A marginally suped-up Vauxhall Monaro that I converted a few years ago has just been in for it's LPG service.. The owner reported it was still running great, no problems, so the service was a safety check, filter change and check of calibration (I made only slight adjustment). The owner also reported seeing no difference in mpg and feeling no difference in performance between running on LPG or running on petrol, and said he recently had it on a rolling road where it made 380bhp on petrol / 360bhp on LPG. He's more than happy at that and I think most people would be too, considering the un-discernible difference in performance combined with saving over 50% on fuel bills (petrol in area maybe £1.06, LPG 49p or as low as 43p at the Calor depot). Even if he fills up at local motorway services at 53p he will save over 50%.

Simon

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PostPosted: Thu May 05, 2016 10:02 am 
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Agreed :)


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PostPosted: Tue May 17, 2016 1:02 pm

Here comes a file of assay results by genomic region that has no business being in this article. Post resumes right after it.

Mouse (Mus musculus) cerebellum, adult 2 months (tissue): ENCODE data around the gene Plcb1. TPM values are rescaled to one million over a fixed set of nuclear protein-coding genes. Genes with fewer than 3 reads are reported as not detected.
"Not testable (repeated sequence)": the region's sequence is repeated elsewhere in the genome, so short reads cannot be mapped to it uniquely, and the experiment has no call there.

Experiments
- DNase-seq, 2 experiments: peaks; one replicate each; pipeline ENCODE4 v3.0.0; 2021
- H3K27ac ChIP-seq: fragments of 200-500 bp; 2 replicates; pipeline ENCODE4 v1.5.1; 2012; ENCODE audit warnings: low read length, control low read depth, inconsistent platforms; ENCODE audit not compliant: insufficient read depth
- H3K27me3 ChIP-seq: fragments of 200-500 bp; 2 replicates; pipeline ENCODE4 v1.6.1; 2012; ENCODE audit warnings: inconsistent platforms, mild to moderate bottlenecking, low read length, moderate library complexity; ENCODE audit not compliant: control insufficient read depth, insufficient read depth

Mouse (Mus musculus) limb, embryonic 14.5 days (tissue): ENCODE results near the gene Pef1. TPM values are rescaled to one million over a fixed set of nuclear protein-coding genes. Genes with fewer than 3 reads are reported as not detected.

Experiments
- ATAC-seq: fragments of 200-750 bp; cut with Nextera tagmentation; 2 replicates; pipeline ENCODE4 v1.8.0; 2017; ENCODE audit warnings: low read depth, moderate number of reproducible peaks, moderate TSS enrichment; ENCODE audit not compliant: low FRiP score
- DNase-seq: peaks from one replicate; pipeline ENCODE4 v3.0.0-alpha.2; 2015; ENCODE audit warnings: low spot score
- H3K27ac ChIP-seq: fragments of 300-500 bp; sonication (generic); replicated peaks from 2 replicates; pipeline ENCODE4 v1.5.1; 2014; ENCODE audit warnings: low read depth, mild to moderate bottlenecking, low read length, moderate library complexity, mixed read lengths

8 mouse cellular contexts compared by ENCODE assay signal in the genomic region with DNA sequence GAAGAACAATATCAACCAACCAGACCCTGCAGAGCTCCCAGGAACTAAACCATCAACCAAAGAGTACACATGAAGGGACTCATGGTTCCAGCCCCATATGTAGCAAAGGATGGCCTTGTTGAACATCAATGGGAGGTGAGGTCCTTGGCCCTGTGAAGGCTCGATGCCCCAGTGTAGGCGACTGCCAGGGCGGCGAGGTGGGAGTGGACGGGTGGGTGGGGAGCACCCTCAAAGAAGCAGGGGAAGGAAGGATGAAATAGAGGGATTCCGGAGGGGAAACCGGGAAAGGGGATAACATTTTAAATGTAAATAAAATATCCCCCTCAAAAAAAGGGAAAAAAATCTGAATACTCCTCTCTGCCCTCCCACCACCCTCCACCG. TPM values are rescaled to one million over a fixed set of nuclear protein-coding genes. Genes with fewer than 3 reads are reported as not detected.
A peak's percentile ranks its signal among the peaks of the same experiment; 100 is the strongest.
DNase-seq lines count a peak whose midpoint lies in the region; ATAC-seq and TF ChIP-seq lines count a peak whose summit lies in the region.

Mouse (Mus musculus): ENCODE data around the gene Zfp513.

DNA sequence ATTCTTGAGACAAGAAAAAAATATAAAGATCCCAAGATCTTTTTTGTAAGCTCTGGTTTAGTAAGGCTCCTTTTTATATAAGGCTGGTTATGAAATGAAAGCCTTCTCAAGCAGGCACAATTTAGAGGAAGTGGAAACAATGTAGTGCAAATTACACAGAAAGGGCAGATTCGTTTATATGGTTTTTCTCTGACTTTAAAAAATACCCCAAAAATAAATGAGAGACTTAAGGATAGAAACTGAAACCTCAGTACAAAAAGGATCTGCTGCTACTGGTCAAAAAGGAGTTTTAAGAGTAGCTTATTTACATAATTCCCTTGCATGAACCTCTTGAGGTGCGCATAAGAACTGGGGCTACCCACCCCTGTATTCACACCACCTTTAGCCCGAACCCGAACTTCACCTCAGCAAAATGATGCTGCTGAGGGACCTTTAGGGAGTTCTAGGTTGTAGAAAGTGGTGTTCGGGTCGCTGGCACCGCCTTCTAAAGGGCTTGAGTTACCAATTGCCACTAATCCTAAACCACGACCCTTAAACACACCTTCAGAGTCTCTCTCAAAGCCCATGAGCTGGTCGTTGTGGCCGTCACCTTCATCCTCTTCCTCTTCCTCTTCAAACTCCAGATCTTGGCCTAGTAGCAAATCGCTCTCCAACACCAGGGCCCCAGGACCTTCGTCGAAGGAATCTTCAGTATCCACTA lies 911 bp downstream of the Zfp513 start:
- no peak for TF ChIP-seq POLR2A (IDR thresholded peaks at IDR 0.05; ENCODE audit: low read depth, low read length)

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Firstly, apologies for the lack of communication the last few weeks.

Life.
Work.
Family.
Work.

I've had a little time here and there to play with the car, but certainly not a half hour to sit and write this... However, the car has done around 1500 miles on LPG since my last posting.

Interesting read on the 14.7/15.4 subject. Whatever the correct value for LPG, the car's ECU will always adjust the trims to try to achieve what it perceives to be 14.7. I can't decide whether that means the car is running slightly rich on LPG, or whether the 14.7 is actually a false reading on the Lambda as LPG stoichiometry is met and all is well? I am now more confused after your in-depth discussion! I thought I followed Olskools post, but then I read Simon's reply and my head went pop! The most important take out in this piece is that it used to cost me €130+ to drive to Germany - it now costs a little over €40! LPG is currently €0.38/litre (under 30p) in Belgium. 98 unleaded is €1.46.

So...